Still another example of transboundary water resources clearly falling outside the scope of the UN Convention is the upper Danube River region where the river emerges from the Black Forest in Germany. Water from the Danube River seeps here into the fractured bedrock underlaying the river and travels through the fractures into the Rhine River basin. Thus, while the water in the Danube channel flows toward a terminus in the Black Sea, some of the same water escapes through the river bed as ground water and flows to the Rhine River basin with its terminus in the North Sea. Any use or management scheme of the Danube River in this region would therefore be exempt from the Convention's obligations with regard to any possible consequences effected on the Rhine River.


The significance of understanding the science underlying any use, management, or conservation strategy aimed at surface- or ground-water resources is readily apparent given the nature of water resources and the inextricable relationship found between such resources. However, such understanding is also an absolute imperative when developing and formulating regulatory schemes and guidelines for the purpose of promoting sustainable development and protecting transboundary water resources. The lack of a more comprehensive and hydrologically sound application of the UN Convention to interrelated water resources suggests that the Convention was formulated without a firm understanding of hydrologic reality.

Where does that leave us? It is quite possible that the utility of the UN Convention initially will be limited, and will prove inadequate for achieving its stated objectives. The Convention, however, is a framework document, such that future agreements and policies may be developed under its wingspan. For that reason, there is hope that future elaborations and amendments will expand that wingspan to incorporate a more scientifically reasonable approach for global water management.

As science develops and operates on the frontiers of knowledge, the law must keep apace and must continue to adapt to new scientific discoveries and developments. Moreover, the technical and scientific community must become more involved in the political, legislative and judicial process, and must be embraced by those communities so as to ensure that the development of policies, regulations, and management and conservation schemes do comport with the realities of science. Only through a full understanding of the various legal, social, policy, economic, and of course, scientific issues involved, will states be able to use, manage, and protect their shared resources appropriately and effectively, and in such a way that the resources suffice for present needs and are preserved for future generations.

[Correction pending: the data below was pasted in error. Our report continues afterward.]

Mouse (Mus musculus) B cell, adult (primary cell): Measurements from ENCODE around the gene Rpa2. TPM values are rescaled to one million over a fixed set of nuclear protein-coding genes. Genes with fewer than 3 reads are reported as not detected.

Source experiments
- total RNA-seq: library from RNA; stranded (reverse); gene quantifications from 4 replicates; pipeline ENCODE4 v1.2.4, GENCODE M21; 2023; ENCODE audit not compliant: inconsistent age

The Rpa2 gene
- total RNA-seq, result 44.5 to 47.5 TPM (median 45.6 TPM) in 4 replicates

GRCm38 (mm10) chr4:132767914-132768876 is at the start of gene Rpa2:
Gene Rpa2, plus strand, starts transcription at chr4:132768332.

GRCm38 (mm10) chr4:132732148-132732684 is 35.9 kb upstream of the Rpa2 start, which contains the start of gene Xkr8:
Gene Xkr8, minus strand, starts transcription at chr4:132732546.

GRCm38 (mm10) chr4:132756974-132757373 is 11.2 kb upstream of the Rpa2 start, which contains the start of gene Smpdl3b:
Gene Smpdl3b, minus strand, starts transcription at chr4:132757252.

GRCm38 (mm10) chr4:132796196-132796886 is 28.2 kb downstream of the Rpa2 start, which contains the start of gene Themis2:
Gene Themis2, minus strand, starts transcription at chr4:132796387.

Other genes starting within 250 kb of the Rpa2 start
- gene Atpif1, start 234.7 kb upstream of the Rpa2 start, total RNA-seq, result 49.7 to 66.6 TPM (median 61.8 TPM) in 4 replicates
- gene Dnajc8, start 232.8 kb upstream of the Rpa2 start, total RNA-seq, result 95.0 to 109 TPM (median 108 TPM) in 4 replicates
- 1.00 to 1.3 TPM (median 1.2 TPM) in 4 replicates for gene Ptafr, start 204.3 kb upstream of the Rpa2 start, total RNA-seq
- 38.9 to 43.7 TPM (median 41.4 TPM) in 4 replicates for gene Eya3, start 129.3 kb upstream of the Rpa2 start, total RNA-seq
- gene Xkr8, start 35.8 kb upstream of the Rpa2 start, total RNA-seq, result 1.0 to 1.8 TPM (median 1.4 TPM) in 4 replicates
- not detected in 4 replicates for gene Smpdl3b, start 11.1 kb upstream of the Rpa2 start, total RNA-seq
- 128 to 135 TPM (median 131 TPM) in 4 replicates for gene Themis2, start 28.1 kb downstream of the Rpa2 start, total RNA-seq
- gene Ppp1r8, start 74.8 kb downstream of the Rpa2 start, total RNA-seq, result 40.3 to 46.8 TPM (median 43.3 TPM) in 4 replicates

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Bouwer, Herman, Groundwater Hydrology 2-3 (1978)

Eckstein, Gabriel and Eckstein, Dr. Yoram, International Water Law, Transboundary Groundwater Resources and the Danube Dam Case, in Gambling with Groundwater-Physical, Chemical, and Biological Aspects of Aquifer-Stream Relations (Brahana et.al. Eds.), p. 243 (paper and presentation for International Association of Hydrologists XXVII Congress and Annual Meeting of the American Institute of Hydrology, Las Vegas, Sept. 27 - Oct. 2, 1998)

Gleick, Peter H., The World's Water 1998-1999: The Biennial Report on Freshwater Resources, Island Press (1998)

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United Nations, 1997, Convention on the Law of the Non-Navigational Uses of International Watercourses, Int'l Legal Material vol. 36, p. 700 (May 1997)

Winter, Thomas C., et. al., Ground Water and Surface Water: A Single Resource, U.S. Geological Survey Circular 1139 (1998)

World Resources Institute, United Nations Environmental Programme, United Nations Development Programme, World Resources 1992-93: A Guide to the Global Environment 75 (1992)

1. Arguably, the UN Convention might not be applicable to the situation of the West Bank aquifer given the debatable political status of the West Bank and the Palestinian controlled territories under international law. Nonetheless, the situation provides an excellent example of disputed water needs and objectives in a political geography that, were it to be construed a transboundray dispute, whether now or in the future, would likely fall outside of the scope of the UN Convention.

Reprinted with the kind permission of the American University Center for the Global South, Washington, D.C.  Any use of this article must include the appropriate citation:

Gabriel E. Eckstein, Hydrologic Reality: International Water Law and Transboundary Ground-Water Resources, paper and lecture for the conference on "Water: Dispute Prevention and Development" American University Center for the Global South, Washington, D.C. (October 12 - 13, 1998)